Please use this identifier to cite or link to this item:
Freedom's Voice: Marquis De Condorcet French Revolutionary Pamphleteer 1789-1794
|dc.description.abstract||Few events in modern history have aroused as much passion and idealism as the French Revolution. Angry crowds marching through the streets of Paris to the tune of the "Marseillaise", orators passionately expounding on liberty, peasants plundering the noble's mansion, and the guillotine sending thousands of French men and women to their deaths are all visions conjured up by the Revolution. These are indeed very real elements of this epic historical event. But there is another element, much more staid. Beneath all the passion, excitement and often times, hysteria, were sane, rational ideas that had been fermenting in the minds of men throughout the 18th century in the intellectual phenomenon known as the Enlightenment. Libertè, Egalitè, and Fraternitè were the ideals that served as planks in the revolutionary platform. These ideals gave the Revolution its voice, its impetus, its raison d'être.|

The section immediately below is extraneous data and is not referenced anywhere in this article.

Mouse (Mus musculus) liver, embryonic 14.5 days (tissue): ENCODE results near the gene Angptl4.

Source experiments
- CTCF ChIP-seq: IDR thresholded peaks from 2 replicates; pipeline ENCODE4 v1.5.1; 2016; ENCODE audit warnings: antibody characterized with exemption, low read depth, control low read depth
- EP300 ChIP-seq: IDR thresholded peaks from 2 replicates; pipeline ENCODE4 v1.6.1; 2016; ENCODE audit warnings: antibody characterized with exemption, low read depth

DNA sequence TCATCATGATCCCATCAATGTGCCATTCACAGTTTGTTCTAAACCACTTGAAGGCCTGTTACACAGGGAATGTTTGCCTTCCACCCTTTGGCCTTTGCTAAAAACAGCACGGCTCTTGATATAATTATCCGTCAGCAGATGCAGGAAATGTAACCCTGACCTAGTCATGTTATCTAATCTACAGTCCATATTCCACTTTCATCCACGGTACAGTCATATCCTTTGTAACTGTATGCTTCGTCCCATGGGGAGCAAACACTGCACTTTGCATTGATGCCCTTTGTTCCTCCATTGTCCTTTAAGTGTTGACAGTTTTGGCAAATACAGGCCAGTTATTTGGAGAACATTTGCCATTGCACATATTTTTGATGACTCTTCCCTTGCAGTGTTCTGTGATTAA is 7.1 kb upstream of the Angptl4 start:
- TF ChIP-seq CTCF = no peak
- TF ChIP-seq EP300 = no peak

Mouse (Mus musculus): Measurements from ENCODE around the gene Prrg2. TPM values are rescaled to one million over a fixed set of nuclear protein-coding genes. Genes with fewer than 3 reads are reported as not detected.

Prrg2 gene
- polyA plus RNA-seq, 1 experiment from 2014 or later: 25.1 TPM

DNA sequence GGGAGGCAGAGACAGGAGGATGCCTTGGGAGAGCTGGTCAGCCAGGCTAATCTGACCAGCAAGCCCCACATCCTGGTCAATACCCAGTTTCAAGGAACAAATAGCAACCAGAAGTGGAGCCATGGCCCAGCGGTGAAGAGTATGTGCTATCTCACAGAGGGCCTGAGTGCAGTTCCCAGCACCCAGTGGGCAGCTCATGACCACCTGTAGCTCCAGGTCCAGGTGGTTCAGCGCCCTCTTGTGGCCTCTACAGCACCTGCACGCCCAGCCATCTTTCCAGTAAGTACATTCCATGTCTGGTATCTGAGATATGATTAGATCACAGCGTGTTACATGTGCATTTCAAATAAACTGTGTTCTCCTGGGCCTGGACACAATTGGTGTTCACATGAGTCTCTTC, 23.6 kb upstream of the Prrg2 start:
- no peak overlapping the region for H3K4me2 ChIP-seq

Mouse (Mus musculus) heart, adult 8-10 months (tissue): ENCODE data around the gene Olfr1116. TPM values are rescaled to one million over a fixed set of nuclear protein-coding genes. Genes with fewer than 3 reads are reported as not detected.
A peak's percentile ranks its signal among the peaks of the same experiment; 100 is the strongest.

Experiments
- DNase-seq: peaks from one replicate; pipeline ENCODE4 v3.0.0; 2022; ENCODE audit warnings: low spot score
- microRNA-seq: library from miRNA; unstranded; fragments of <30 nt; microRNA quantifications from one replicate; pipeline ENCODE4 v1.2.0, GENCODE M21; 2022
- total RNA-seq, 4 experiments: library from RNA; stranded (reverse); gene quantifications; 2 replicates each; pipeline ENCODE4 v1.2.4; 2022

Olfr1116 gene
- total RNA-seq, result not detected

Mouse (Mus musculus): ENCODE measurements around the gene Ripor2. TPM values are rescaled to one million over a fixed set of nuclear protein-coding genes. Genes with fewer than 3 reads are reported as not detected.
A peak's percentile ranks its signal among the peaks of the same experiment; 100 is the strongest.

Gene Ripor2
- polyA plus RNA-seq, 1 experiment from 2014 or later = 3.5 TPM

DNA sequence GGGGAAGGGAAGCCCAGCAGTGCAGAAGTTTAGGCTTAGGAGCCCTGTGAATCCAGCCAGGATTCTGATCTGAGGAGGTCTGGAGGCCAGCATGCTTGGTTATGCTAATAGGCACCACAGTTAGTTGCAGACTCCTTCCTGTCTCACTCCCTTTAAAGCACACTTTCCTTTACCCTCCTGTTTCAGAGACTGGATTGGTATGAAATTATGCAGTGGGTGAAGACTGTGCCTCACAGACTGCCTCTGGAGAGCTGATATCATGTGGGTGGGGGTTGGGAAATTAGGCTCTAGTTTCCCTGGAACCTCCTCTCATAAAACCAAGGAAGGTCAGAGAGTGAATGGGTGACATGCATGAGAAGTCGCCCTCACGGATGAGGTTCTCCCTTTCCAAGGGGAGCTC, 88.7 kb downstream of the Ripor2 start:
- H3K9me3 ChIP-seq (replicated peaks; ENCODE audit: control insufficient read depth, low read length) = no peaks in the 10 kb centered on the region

|dc.publisher||University of Hawaii at Manoa|
|dc.rights||All UHM Honors Projects are protected by copyright. They may be viewed from this source for any purpose, but reproduction or distribution in any format is prohibited without written permission from the copyright owner.|
|dc.title||Freedom's Voice: Marquis De Condorcet French Revolutionary Pamphleteer 1789-1794|
|Appears in Collections:||
Honors Projects for History|
Please email firstname.lastname@example.org if you need this content in ADA-compliant format.
Items in ScholarSpace are protected by copyright, with all rights reserved, unless otherwise indicated.